But in the last couple years, there is a more specific reason for eyeing my phone's ring warily. Perhaps 80 or even 90 percent of the calls coming into my phone are spam of one kind or another. [...] There are unsolicited telemarketing calls. There are straight-up robocalls that merely deliver recorded messages. There are the cyborg telemarketers, who sit in call centers playing prerecorded bits of audio to simulate a conversation. There are the spam phone calls, whose sole purpose seems to be verifying that your phone number is real and working.Read Replies (0)
By BeauHD from Slashdot's hide-and-seek department
Earlier this week, a federal court in Germany threw out a challenge by the world's largest internet hub, the De-Cix exchange, against the tapping of its data flows by the BND foreign intelligence service. What this means is that the country's spy agency can continue to monitor major internet hubs if Berlin deems it necessary for strategic security interests. From a report: The operator had argued the agency was breaking the law by capturing German domestic communications along with international data. However, the court in the eastern city of Leipzig ruled that internet hubs "can be required by the federal interior ministry to assist with strategic communications surveillance by the BND." De-Cix says its Frankfurt hub is the world's biggest internet exchange, bundling data flows from as far as China, Russia, the Middle East and Africa, which handles more than six terabytes per second at peak traffic.
De-Cix Management GmbH, which is owned by eco Association, the European internet industry body, had filed suit against the interior ministry, which oversees the BND and its strategic signals intelligence. It said the BND, a partner of the US National Security Agency (NSA), has placed so-called Y-piece prisms into its data-carrying fibre optic cables that give it an unfiltered and complete copy of the data flow. The surveillance sifts through digital communications such as emails using certain search terms, which are then reviewed based on relevance.Read Replies (0)
By BeauHD from Slashdot's which-one-is-it department
Scientists from the Southwest Research Institute suggest Pluto may be a comet, as opposed to a planet or dwarf planet. According to a study published in the journal Icarus, Pluto could be made up of billions of comets all mashed together. Smithsonian reports: Scientists had long believed the dwarf planet Pluto was formed the way planets come to be: they start as swirling dust that's gradually pulled together by gravity. But with the realization that Pluto was a Kuiper belt dwarf planet, researchers began speculating about the origins of the icy world. The researchers turned to Sputnik Planitia -- the western lobe of the massive heart-shaped icy expanse stamped on Pluto's side -- for the task. As Christopher Glein, lead author of the paper and researcher at the Southwest Research Institute, explains to [Popular Science editor Neel V. Patel], the researchers used the data from New Horizons on this icy expanse to estimate the amount of nitrogen on Pluto and the amount that's escaped from its atmosphere.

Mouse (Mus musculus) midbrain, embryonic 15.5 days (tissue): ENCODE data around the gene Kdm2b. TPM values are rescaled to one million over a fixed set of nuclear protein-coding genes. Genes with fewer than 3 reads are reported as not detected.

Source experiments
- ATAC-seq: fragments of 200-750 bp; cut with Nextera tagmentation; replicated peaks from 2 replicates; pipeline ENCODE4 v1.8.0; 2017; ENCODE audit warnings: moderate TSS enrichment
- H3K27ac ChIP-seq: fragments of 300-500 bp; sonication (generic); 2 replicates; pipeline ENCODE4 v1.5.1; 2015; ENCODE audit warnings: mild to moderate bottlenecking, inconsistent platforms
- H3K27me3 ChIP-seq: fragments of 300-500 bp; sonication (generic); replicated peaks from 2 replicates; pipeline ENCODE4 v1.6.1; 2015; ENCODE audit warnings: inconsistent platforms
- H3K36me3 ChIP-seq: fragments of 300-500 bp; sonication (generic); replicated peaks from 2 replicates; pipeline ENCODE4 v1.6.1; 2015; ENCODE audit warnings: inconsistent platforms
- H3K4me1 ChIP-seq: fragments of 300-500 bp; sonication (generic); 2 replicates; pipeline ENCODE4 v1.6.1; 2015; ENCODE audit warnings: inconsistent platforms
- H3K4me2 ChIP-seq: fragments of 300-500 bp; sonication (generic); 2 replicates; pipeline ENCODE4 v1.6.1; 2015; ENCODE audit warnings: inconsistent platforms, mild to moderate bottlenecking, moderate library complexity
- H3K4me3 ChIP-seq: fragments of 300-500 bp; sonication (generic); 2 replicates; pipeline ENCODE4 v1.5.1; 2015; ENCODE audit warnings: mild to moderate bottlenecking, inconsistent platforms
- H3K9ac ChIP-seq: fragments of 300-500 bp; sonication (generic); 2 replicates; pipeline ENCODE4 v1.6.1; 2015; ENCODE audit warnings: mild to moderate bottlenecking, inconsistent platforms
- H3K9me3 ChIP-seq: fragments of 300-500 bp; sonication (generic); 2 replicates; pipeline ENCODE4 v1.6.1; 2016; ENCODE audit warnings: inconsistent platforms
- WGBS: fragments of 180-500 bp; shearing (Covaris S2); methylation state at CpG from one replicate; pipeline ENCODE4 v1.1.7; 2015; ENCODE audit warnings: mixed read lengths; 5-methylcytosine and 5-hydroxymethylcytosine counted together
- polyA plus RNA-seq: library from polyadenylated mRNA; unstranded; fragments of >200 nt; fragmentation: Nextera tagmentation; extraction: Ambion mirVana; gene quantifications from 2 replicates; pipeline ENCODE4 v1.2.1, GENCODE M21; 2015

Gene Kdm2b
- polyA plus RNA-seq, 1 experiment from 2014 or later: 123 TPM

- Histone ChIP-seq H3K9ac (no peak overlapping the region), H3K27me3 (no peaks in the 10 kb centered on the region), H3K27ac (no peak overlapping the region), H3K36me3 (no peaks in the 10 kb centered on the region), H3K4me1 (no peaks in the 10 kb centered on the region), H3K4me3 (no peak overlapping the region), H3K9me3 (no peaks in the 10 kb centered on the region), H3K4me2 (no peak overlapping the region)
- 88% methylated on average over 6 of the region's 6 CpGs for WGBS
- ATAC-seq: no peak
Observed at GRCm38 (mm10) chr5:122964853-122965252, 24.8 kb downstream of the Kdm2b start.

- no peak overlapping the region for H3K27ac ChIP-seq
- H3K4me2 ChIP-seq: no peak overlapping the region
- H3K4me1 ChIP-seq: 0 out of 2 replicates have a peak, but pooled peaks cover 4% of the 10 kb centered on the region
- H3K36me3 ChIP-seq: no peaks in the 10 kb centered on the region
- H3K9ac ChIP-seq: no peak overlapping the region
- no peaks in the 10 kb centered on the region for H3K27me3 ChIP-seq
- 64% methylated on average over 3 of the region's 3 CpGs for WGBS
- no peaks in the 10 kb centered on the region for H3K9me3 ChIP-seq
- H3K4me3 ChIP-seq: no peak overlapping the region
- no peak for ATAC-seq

Glein explains the conclusions in a statement: "We found an intriguing consistency between the estimated amount of nitrogen inside the [Sputnik Planitia] glacier and the amount that would be expected if Pluto was formed by the agglomeration of roughly a billion comets or other Kuiper Belt objects similar in chemical composition to 67P, the comet explored by Rosetta." The report goes on to mention a few caveats. "For one, researchers aren't sure that comet 67P has an average comet composition," reports Smithsonian. "For another, New Horizons only captured information about Pluto at a specific point in time, which means nitrogen rates could have changed over the last billions of years. [T]here's also still the possibility Pluto formed from cold ices with a chemical composition to that of the sun."Read Replies (0)
By BeauHD from Slashdot's end-of-an-era department
Google has quietly crept out of the tablet business, removing the "tablets" heading from its Android page. It was there yesterday, but it's gone today. TechCrunch reports: Google in particular has struggled to make Android a convincing alternative to iOS in the tablet realm, and with this move has clearly indicated its preference for the Chrome OS side of things, where it has inherited the questionable (but lucrative) legacy of netbooks. They've also been working on broadening Android compatibility with that OS. So it shouldn't come as much surprise that the company is bowing out.
Sales have dropped considerably, since few people see any reason to upgrade a device that was originally sold for its simplicity and ease of use, not its specs. Google's exit doesn't mean Android tablets are done for, of course. They'll still get made, primarily by Samsung, Amazon and a couple of others, and there will probably even be some nice ones. But if Google isn't selling them, it probably isn't prioritizing them as far as features and support. Android Police was first to break the news.Read Replies (0)